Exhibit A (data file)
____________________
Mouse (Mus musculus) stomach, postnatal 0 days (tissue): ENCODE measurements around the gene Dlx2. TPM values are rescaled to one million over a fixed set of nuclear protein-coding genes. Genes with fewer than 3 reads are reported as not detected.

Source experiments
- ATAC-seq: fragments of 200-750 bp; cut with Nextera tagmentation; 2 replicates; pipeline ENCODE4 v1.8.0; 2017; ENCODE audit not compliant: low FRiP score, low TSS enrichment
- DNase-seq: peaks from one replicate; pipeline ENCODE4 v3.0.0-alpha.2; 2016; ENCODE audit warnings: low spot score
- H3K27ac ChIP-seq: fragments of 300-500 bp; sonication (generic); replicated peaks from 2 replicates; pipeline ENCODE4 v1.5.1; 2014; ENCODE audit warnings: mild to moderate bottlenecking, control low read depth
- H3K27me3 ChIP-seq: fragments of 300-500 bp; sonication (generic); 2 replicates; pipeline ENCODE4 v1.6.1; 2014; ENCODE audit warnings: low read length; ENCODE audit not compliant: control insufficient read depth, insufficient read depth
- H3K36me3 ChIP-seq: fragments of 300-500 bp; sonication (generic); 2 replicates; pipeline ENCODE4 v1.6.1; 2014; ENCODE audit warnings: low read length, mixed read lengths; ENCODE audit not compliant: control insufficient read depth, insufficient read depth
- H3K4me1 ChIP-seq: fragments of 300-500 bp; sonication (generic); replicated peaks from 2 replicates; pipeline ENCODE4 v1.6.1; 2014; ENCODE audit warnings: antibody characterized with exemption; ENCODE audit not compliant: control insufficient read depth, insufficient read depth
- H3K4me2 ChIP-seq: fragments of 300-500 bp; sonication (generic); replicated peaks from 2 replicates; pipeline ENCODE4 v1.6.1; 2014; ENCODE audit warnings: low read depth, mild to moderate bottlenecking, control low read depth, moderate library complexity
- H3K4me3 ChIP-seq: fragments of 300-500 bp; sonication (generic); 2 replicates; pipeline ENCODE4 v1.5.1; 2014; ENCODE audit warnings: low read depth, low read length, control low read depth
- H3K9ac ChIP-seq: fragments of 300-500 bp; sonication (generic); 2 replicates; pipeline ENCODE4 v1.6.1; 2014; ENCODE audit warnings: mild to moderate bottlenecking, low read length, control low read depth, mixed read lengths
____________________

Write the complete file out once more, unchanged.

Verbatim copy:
Mouse (Mus musculus) stomach, postnatal 0 days (tissue): ENCODE measurements around the gene Dlx2. TPM values are rescaled to one million over a fixed set of nuclear protein-coding genes. Genes with fewer than 3 reads are reported as not detected.

Source experiments
- ATAC-seq: fragments of 200-750 bp; cut with Nextera tagmentation; 2 replicates; pipeline ENCODE4 v1.8.0; 2017; ENCODE audit not compliant: low FRiP score, low TSS enrichment
- DNase-seq: peaks from one replicate; pipeline ENCODE4 v3.0.0-alpha.2; 2016; ENCODE audit warnings: low spot score
- H3K27ac ChIP-seq: fragments of 300-500 bp; sonication (generic); replicated peaks from 2 replicates; pipeline ENCODE4 v1.5.1; 2014; ENCODE audit warnings: mild to moderate bottlenecking, control low read depth
- H3K27me3 ChIP-seq: fragments of 300-500 bp; sonication (generic); 2 replicates; pipeline ENCODE4 v1.6.1; 2014; ENCODE audit warnings: low read length; ENCODE audit not compliant: control insufficient read depth, insufficient read depth
- H3K36me3 ChIP-seq: fragments of 300-500 bp; sonication (generic); 2 replicates; pipeline ENCODE4 v1.6.1; 2014; ENCODE audit warnings: low read length, mixed read lengths; ENCODE audit not compliant: control insufficient read depth, insufficient read depth
- H3K4me1 ChIP-seq: fragments of 300-500 bp; sonication (generic); replicated peaks from 2 replicates; pipeline ENCODE4 v1.6.1; 2014; ENCODE audit warnings: antibody characterized with exemption; ENCODE audit not compliant: control insufficient read depth, insufficient read depth
- H3K4me2 ChIP-seq: fragments of 300-500 bp; sonication (generic); replicated peaks from 2 replicates; pipeline ENCODE4 v1.6.1; 2014; ENCODE audit warnings: low read depth, mild to moderate bottlenecking, control low read depth, moderate library complexity
- H3K4me3 ChIP-seq: fragments of 300-500 bp; sonication (generic); 2 replicates; pipeline ENCODE4 v1.5.1; 2014; ENCODE audit warnings: low read depth, low read length, control low read depth
- H3K9ac ChIP-seq: fragments of 300-500 bp; sonication (generic); 2 replicates; pipeline ENCODE4 v1.6.1; 2014; ENCODE audit warnings: mild to moderate bottlenecking, low read length, control low read depth, mixed read lengths